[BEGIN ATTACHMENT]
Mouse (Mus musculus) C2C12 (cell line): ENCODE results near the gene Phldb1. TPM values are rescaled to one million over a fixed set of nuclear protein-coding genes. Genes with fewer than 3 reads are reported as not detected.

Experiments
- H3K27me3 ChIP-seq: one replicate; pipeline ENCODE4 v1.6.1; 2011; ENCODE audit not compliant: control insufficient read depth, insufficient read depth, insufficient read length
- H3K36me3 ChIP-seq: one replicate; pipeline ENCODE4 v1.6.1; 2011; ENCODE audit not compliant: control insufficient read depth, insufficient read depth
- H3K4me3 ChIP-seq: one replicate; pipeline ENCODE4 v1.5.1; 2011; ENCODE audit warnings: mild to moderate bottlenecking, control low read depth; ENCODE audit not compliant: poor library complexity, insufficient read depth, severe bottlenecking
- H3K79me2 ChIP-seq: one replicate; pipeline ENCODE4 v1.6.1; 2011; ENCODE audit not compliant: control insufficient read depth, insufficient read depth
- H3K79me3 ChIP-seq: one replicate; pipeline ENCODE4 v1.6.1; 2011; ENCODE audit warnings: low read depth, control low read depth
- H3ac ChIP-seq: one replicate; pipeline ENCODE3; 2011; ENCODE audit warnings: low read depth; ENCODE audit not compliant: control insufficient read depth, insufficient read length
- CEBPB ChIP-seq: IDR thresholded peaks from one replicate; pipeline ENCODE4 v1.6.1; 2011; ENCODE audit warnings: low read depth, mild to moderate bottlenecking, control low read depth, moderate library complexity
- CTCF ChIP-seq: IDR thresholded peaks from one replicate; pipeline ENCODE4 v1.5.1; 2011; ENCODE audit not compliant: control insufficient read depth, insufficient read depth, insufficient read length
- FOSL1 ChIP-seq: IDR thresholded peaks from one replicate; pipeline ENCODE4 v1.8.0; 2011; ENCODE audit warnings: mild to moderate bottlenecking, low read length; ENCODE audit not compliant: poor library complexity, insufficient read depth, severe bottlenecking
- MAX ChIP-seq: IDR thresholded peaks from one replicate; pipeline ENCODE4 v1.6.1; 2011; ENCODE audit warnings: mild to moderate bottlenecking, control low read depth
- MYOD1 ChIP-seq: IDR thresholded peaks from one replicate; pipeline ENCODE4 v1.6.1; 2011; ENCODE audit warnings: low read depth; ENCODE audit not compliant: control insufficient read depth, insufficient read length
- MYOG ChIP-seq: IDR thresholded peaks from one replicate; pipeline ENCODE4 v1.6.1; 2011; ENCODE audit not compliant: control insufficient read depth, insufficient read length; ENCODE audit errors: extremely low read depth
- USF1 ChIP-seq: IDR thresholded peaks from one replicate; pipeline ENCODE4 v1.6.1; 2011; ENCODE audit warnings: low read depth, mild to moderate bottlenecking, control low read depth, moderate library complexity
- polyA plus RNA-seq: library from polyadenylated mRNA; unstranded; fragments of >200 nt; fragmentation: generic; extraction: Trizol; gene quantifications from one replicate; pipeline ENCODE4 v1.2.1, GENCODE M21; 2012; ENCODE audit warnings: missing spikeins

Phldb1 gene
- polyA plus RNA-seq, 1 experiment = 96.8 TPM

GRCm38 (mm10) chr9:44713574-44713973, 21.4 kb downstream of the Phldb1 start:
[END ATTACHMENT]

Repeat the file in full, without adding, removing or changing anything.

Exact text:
Mouse (Mus musculus) C2C12 (cell line): ENCODE results near the gene Phldb1. TPM values are rescaled to one million over a fixed set of nuclear protein-coding genes. Genes with fewer than 3 reads are reported as not detected.

Experiments
- H3K27me3 ChIP-seq: one replicate; pipeline ENCODE4 v1.6.1; 2011; ENCODE audit not compliant: control insufficient read depth, insufficient read depth, insufficient read length
- H3K36me3 ChIP-seq: one replicate; pipeline ENCODE4 v1.6.1; 2011; ENCODE audit not compliant: control insufficient read depth, insufficient read depth
- H3K4me3 ChIP-seq: one replicate; pipeline ENCODE4 v1.5.1; 2011; ENCODE audit warnings: mild to moderate bottlenecking, control low read depth; ENCODE audit not compliant: poor library complexity, insufficient read depth, severe bottlenecking
- H3K79me2 ChIP-seq: one replicate; pipeline ENCODE4 v1.6.1; 2011; ENCODE audit not compliant: control insufficient read depth, insufficient read depth
- H3K79me3 ChIP-seq: one replicate; pipeline ENCODE4 v1.6.1; 2011; ENCODE audit warnings: low read depth, control low read depth
- H3ac ChIP-seq: one replicate; pipeline ENCODE3; 2011; ENCODE audit warnings: low read depth; ENCODE audit not compliant: control insufficient read depth, insufficient read length
- CEBPB ChIP-seq: IDR thresholded peaks from one replicate; pipeline ENCODE4 v1.6.1; 2011; ENCODE audit warnings: low read depth, mild to moderate bottlenecking, control low read depth, moderate library complexity
- CTCF ChIP-seq: IDR thresholded peaks from one replicate; pipeline ENCODE4 v1.5.1; 2011; ENCODE audit not compliant: control insufficient read depth, insufficient read depth, insufficient read length
- FOSL1 ChIP-seq: IDR thresholded peaks from one replicate; pipeline ENCODE4 v1.8.0; 2011; ENCODE audit warnings: mild to moderate bottlenecking, low read length; ENCODE audit not compliant: poor library complexity, insufficient read depth, severe bottlenecking
- MAX ChIP-seq: IDR thresholded peaks from one replicate; pipeline ENCODE4 v1.6.1; 2011; ENCODE audit warnings: mild to moderate bottlenecking, control low read depth
- MYOD1 ChIP-seq: IDR thresholded peaks from one replicate; pipeline ENCODE4 v1.6.1; 2011; ENCODE audit warnings: low read depth; ENCODE audit not compliant: control insufficient read depth, insufficient read length
- MYOG ChIP-seq: IDR thresholded peaks from one replicate; pipeline ENCODE4 v1.6.1; 2011; ENCODE audit not compliant: control insufficient read depth, insufficient read length; ENCODE audit errors: extremely low read depth
- USF1 ChIP-seq: IDR thresholded peaks from one replicate; pipeline ENCODE4 v1.6.1; 2011; ENCODE audit warnings: low read depth, mild to moderate bottlenecking, control low read depth, moderate library complexity
- polyA plus RNA-seq: library from polyadenylated mRNA; unstranded; fragments of >200 nt; fragmentation: generic; extraction: Trizol; gene quantifications from one replicate; pipeline ENCODE4 v1.2.1, GENCODE M21; 2012; ENCODE audit warnings: missing spikeins

Phldb1 gene
- polyA plus RNA-seq, 1 experiment = 96.8 TPM

GRCm38 (mm10) chr9:44713574-44713973, 21.4 kb downstream of the Phldb1 start: